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ACTG 2010 (163)
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Accounting Notes.doc

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ACTG 2010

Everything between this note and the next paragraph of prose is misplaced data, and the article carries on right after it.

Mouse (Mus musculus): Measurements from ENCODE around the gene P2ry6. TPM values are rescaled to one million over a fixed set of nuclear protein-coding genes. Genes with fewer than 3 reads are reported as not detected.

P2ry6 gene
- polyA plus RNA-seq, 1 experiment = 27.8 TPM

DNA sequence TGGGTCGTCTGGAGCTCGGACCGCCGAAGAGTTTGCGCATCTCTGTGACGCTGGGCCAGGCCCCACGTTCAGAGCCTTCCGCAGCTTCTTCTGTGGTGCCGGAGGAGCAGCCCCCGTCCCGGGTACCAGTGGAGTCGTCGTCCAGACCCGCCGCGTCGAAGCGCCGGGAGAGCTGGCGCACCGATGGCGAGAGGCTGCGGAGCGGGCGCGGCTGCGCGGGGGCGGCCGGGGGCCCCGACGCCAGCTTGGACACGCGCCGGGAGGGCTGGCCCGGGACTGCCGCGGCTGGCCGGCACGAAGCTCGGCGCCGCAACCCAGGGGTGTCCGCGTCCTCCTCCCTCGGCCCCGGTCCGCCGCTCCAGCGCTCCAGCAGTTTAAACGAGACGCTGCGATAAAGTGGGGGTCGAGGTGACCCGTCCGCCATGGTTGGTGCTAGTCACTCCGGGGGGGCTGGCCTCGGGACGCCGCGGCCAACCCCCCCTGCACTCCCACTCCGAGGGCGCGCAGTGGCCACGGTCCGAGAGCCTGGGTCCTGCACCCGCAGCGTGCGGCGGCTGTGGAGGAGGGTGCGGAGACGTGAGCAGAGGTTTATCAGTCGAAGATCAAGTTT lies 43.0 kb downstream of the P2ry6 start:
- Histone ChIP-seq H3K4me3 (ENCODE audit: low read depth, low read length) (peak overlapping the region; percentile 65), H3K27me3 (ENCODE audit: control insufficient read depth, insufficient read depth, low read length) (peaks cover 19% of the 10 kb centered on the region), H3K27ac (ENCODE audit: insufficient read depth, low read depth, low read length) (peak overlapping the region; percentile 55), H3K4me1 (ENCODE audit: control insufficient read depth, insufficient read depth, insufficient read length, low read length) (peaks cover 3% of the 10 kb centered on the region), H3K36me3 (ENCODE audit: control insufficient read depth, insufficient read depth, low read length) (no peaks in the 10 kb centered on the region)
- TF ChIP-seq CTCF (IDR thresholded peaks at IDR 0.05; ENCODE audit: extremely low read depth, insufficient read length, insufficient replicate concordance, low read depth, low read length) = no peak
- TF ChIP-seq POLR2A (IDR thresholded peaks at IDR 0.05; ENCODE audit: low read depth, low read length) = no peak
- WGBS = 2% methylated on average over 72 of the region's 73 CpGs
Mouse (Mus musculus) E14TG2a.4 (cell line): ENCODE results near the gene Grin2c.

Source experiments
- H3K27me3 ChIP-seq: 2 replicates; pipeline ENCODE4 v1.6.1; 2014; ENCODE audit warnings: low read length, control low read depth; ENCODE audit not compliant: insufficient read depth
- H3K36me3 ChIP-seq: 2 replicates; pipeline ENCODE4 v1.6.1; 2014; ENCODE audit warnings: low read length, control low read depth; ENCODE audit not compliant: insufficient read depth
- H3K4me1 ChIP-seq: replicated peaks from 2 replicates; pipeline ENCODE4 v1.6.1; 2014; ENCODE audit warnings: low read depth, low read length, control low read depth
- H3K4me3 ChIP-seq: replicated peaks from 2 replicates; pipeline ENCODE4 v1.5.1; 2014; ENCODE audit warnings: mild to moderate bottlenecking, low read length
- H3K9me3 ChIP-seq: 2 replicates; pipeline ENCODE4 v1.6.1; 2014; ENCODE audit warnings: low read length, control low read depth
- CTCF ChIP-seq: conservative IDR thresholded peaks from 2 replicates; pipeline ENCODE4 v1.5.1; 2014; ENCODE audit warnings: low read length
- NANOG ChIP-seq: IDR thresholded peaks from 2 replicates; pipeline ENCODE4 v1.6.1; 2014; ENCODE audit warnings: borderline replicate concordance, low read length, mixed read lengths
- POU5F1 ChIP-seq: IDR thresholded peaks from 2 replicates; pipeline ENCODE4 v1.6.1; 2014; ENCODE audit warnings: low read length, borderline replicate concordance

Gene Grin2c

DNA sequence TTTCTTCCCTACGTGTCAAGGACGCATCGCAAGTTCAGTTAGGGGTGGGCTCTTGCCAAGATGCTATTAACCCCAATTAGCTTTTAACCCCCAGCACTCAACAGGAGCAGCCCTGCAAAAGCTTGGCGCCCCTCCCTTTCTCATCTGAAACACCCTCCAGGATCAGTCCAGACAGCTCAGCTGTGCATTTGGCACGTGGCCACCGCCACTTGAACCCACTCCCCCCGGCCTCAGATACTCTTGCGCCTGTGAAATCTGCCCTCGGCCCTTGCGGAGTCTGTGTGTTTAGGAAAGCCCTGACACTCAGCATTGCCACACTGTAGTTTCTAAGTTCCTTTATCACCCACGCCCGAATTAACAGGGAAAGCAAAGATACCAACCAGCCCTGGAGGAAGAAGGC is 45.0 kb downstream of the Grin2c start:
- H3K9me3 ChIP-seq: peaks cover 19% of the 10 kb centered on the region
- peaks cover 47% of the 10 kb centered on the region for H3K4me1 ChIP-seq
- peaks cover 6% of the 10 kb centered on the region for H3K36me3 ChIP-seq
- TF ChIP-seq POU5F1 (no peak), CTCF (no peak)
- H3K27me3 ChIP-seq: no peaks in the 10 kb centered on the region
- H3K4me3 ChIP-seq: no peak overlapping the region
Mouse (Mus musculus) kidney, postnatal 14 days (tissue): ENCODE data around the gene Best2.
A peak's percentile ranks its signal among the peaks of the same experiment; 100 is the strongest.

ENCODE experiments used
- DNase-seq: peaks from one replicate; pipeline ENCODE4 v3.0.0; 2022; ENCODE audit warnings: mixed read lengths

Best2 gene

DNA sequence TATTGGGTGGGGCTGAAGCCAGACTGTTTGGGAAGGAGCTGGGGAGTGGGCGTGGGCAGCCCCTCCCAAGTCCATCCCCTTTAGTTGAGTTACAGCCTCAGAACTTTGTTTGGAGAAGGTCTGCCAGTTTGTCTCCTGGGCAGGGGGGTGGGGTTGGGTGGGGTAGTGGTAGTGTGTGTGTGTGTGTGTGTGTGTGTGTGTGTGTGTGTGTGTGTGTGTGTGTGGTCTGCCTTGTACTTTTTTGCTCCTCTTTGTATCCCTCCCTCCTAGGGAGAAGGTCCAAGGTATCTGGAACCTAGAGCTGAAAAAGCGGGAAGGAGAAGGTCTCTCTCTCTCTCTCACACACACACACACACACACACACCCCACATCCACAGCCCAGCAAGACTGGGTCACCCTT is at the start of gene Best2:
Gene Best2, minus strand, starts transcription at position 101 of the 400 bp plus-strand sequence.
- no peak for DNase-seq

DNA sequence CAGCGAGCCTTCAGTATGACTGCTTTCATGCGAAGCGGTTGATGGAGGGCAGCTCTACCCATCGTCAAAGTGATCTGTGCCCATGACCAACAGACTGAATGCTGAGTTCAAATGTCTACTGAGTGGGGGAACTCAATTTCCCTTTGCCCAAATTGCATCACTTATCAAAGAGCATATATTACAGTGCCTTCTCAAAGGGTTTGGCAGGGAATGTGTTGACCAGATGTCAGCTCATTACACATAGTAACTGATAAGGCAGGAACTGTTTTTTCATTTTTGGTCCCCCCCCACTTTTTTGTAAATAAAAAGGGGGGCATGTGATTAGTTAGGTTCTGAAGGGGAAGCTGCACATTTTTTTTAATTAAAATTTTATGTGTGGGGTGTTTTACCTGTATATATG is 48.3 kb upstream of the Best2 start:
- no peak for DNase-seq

Accounting Notes C hapter 1 – The purpose and use of financial statements • Issue of shares and distribution of dividends does not affect net earnings • Dividends is reported on Statement of retained earnings • Common shares are stated in Balance Sheet • 3 types of activities that companies do: 1. Financing activities => borrowing cash from lenders by issuing debt, paying debt themselves, issuing shares or distributing dividends. 2. Investing activities => purchasing and disposing long termed assets. Short/long term investments 3. Operating activities => daily operations that include revenues and expenses and related accounts such as A/R, inventory, and payables. • Statement of retained earnings – amounts and cases of changes in retained earnings during the month (+net earnings, - dividends) • Cash flow statement answers: 1. Where did the cash come from during the period? 2. How was the cash used during the period? 3. What was the change in the cash balance during the period? • Ending amount in Cash Flow Statement must be the cash amount in the Balance sheet • Comparative statements – financial statements that are reported for more than one fiscal period. Used to compare progress. • Shareholder’s equity – the shareholder’s claim on total assets represented by the investments of the shareholders (share capital) and retained earnings generated by the company Chapter 2 – Framework, presentation and usage • Foundations of GAAPS (principle based) 1. Separate entity – transactions of business separate from personal transactions of owners 2. Going concern/continuity – entity is expected to continue its operations. Justifies use of cost principles 3. Stable dollar/unit-of-measure – only items that can be measured into a monetary unit can be included. Purchasing power of the unit of measure does not change over time. 4. Time period – life of company can be reported over a series of short time periods necessary to prepare annual financial statements. 5. Historical cost – assets and liabilities are recorded on a basis of what you piad 6. objectivity – amount used in recording transactions are to be based on objective evidence rather than subjective judgement. Cash most objective amount. Exchanging object for service is more judgemental. (ex. Exchange a computer costing $2 500 for $3 000 worth of labour, recording is based on cost of computer) 7. Revenue recognition – revenue be assigned to the accounting period which is earned. R – risk and reward ownership transfer C – collectability (will they be able to pay) M – measurement (how much to record) P – Performance (meeting expectations of client) Revenue can be recognized if all four elements are met, this means it could possibly be written sooner than the actual physical transaction is made. If at any time any one of these are not met, it cannot
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